Wednesday, January 22, 2014

Video Spotlight: "Sun City"



So 2013 kind of ended on a bummer, with the death of Nelson Mandela.  No matter what side of the political spectrum you land on, I think just about everyone can agree that he was a great political figure for tolerance and peace.  His death was greatly mourned, and rightfully so, by the entire world.

But in 1986, when apartheid was alive and well in South Africa, Stevie Van Zandt stepped up and wrote this defiant song.  While Rod Stewart, Queen, Elton John, Frank Sinatra, and others were playing the lavish Sun City resort (despite a cultural boycott issued by the United Nations), Little Stevie had the courage to stand up and say "No!" to a major venue.  He not only pledged not to play it, but wrote an anthem pledging not to play the casino/resort that was built on the back of slave labor.

As he wrote the song, Van Zandt named names of the artists who had played there, obviously attempting to shame them, but in the end he decided to make the song "a song about change not charity, freedom not famine."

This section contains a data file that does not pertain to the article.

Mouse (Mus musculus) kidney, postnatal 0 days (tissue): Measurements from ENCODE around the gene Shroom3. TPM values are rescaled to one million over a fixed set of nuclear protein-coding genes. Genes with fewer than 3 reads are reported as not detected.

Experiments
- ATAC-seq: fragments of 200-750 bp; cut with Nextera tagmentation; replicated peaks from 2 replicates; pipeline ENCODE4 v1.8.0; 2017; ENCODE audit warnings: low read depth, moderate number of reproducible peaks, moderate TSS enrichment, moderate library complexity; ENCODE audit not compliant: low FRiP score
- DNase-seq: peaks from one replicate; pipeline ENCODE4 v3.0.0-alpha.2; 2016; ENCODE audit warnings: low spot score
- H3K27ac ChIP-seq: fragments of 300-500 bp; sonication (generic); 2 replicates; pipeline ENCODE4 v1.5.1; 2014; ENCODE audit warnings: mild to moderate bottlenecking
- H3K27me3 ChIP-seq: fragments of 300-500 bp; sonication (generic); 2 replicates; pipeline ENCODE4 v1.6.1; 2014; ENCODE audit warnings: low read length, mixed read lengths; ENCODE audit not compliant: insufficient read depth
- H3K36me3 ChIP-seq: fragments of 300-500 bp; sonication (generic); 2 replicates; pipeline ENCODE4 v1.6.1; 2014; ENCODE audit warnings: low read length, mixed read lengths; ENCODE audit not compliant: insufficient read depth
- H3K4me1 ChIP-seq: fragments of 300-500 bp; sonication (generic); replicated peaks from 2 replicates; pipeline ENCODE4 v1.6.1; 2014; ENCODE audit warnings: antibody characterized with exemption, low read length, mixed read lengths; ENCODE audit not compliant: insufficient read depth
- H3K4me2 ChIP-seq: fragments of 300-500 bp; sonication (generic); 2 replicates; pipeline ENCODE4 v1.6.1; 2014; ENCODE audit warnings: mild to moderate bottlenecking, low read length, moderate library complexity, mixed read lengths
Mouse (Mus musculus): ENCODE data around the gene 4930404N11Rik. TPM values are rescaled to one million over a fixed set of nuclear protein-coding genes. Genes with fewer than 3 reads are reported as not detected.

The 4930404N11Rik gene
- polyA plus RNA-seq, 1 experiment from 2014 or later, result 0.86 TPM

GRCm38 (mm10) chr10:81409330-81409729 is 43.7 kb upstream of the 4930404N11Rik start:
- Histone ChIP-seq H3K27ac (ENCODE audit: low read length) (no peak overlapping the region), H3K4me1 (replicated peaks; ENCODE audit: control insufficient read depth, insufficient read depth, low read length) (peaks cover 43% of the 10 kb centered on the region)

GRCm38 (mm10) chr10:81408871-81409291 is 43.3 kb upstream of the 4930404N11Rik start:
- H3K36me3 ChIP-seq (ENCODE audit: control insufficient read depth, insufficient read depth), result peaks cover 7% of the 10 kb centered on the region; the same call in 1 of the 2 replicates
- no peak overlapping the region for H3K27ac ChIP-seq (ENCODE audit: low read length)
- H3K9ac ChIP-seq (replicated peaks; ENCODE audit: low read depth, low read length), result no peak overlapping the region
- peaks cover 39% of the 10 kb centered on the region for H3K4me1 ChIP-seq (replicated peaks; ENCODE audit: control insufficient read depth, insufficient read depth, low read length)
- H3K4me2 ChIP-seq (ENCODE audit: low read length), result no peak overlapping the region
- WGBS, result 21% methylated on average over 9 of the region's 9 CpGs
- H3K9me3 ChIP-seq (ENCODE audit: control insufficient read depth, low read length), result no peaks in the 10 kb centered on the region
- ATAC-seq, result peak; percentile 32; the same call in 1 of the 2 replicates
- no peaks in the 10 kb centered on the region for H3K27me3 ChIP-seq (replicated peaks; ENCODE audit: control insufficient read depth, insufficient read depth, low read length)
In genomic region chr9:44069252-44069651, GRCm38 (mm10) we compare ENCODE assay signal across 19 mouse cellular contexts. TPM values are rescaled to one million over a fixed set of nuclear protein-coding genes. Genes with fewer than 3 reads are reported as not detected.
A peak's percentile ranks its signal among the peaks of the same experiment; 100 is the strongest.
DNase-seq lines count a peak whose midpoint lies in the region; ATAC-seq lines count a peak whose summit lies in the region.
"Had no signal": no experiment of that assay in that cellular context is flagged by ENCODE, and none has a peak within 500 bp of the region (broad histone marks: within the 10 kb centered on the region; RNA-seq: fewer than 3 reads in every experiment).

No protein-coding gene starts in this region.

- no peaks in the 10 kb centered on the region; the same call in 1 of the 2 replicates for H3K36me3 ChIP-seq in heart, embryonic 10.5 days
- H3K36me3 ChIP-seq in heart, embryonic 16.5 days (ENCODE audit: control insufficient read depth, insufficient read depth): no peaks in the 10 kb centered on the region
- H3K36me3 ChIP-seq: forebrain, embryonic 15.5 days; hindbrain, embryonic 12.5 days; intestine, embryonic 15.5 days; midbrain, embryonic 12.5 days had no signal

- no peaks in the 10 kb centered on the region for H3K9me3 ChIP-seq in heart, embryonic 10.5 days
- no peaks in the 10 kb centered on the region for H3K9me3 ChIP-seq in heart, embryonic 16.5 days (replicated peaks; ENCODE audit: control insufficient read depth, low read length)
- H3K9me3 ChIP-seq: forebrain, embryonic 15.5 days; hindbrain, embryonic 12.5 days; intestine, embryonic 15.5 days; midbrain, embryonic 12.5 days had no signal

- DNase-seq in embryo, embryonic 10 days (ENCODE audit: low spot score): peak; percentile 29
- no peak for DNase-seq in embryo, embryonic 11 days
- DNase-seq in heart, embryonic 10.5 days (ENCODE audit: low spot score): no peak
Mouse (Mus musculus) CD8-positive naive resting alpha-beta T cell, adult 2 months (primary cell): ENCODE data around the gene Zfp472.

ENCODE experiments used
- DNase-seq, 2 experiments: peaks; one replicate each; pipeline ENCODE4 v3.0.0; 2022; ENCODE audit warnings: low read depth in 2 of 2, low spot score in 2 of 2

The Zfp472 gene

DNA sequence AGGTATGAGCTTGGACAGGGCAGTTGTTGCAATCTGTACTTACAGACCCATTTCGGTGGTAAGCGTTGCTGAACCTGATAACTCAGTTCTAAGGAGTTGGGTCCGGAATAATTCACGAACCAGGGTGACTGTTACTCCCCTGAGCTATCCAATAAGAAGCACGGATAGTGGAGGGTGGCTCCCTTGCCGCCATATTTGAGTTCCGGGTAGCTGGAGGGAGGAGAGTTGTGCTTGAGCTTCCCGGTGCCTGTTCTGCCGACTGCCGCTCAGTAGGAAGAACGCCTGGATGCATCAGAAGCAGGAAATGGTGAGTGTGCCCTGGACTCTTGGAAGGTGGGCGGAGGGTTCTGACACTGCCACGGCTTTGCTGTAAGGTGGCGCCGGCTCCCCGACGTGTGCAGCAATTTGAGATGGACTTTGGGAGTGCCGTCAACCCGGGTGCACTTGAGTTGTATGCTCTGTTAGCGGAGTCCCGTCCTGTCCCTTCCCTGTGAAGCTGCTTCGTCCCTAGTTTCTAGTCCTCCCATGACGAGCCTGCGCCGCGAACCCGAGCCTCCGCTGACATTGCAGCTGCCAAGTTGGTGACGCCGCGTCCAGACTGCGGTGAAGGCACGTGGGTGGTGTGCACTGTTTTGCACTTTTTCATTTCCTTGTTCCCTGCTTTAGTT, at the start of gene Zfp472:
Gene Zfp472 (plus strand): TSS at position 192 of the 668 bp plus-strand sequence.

And so the song moved forward with a hip hop and R&B influence, while still maintaining a pure E Street sound.  In addition to being written by Van Zandt, the song features Bruce and Clarence in addition to Miles Davis, Kool DJ Herc, Grandmaster Melle Mel, The Fat Boys, Ruben Blades, Bob Dylan, Herbie Hancock, Ringo Starr and his son Zak Starkey, Lou Reed, Run DMC, Peter Gabriel, David Ruffin, Eddie Kendricks, Darlene Love, Bobby Womack, Afrika Bambaataa, Kurtis Blow, Jackson Browne and then-girlfriend Daryl Hannah, U2, George Clinton, Keith Richards, Ronnie Wood, Peter Wolf, Bonnie Raitt, Hall & Oates, Jimmy Cliff, Big Youth, Michael Monroe, Peter Garrett, Ron Carter, Ray Barretto, Gil-Scott Heron, Nona Hendryx, Pete Townshend, Pat Benatar, and Joey Ramone.  All of them, pledging not to play Sun City.

With Bruce playing South Africa this weekend, and the recent death of Mandella, I would not be shocked at all if Bruce pulled this song out at all one of the nights.  But again, when Bruce plays live nothing is expected and nothing is off limits either.